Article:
U.K. Needs Brexit Flexibility for EU Market Access, Romania SaysBy
Deputy foreign minister worried for Romanian citizens in U.K.
Britain urged to decide what relations it wants with EU
The U.K. will have to be flexible with its labor demands and must agree to contribute cash to the European Union if it wants to maintain some access to the bloc’s free-trade zone, according to the Romanian official in charge of Brexit negotiations.
“If they want to keep a certain degree of access to the single market, based on the model of Switzerland or Norway, they’ll have to pay certain costs,” Deputy Foreign Minister Cristian Badescu said. “Access of EU citizens to the U.K. labor market is one of them. They’ll also have to pay certain funds.”
Speaking Monday in a phone interview, Badescu said debates on these matters must be “reasonable for both sides.” Most important for Romania is the fate of more than 220,000 of its citizens residing in Britain, according to the official.
The U.K. is facing the increasing likelihood that any immigration curbs it demands as part of its departure from the EU will result in reduced access to its biggest export market. The fate of Brexit negotiations is key to eastern European countries, particularly Poland and Romania, which have the largest communities of citizens living and working in the U.K. and rely on EU development funds to help them catch up with western living standards.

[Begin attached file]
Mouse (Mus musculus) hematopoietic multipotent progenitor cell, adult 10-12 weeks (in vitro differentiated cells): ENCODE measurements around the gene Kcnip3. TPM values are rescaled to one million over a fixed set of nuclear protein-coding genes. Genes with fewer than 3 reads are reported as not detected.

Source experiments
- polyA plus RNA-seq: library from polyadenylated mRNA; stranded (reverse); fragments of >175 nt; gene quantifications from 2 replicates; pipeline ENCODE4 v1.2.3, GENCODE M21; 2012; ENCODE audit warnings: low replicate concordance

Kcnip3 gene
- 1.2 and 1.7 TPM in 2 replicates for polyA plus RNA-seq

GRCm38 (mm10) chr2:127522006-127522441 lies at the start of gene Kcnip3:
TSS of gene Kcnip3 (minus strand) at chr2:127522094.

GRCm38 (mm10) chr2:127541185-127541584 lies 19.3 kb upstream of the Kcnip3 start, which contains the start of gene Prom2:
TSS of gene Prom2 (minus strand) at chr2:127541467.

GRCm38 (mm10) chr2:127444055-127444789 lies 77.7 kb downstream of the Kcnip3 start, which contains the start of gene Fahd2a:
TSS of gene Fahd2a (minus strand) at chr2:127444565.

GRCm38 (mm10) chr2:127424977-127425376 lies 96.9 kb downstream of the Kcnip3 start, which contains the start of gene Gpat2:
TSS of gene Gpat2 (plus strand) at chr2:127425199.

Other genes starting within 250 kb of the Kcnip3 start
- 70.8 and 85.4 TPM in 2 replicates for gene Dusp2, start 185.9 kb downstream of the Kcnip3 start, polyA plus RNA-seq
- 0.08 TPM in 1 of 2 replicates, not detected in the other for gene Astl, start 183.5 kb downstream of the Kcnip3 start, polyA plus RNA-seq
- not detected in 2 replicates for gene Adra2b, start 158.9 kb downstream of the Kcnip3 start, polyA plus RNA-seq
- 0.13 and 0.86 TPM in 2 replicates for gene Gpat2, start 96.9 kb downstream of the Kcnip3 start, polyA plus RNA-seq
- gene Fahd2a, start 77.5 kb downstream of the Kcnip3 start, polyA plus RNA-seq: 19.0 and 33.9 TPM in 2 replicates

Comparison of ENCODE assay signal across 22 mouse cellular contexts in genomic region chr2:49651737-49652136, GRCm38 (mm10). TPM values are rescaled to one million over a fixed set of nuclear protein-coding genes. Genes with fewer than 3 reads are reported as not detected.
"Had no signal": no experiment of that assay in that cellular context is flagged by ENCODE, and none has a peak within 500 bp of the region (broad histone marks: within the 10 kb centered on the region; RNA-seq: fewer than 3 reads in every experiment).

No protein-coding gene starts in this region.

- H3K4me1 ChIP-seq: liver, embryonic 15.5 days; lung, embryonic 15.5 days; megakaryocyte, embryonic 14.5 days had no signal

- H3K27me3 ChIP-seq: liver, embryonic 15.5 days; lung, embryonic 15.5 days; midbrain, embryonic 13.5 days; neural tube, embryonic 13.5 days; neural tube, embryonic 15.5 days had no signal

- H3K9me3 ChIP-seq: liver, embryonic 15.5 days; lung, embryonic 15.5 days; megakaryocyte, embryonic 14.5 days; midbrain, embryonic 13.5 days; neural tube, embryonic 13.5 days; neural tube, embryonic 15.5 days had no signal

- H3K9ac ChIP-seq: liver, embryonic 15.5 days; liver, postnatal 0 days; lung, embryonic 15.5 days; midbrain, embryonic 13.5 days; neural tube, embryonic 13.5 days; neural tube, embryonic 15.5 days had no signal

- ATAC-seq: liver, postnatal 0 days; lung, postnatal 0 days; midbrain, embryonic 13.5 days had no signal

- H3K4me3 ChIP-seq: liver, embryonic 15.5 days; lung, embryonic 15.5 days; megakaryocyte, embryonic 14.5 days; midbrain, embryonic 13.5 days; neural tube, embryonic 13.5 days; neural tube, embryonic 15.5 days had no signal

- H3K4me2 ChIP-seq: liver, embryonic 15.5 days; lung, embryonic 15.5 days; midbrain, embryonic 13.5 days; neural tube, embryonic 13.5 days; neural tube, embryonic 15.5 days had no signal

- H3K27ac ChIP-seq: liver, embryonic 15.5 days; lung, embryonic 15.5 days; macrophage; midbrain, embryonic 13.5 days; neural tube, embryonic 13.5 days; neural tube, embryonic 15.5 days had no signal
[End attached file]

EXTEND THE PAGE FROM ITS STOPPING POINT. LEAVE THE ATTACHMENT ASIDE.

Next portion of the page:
Europe is waiting for Prime Minister Theresa May to trigger the start of formal exit talks with the remaining 27 member states. That will happen by May 2017, Foreign Secretary Boris Johnson suggested Sunday.
“They must first of all say what kind of relationship they wish to have with the EU in the future,” Badescu said. “They have to have a longer-term vision.”
The pound has approached its weakest level in three years against the euro amid speculation that support in the British government is building for a so-called hard Brexit. Investor concern is growing that the U.K. would surrender access to the EU’s single market in return for securing control over immigration and being exempt from paying into the bloc’s budget.
“The entire process will be extremely complicated,” Badescu said. “We want to prevent any kind of discrimination among member states, even if we’re new or old member states. But until any kind of official talk, the U.K. has to decide on a plan and, at this point, it doesn’t seem they have.”
— With assistance by Irina Vilcu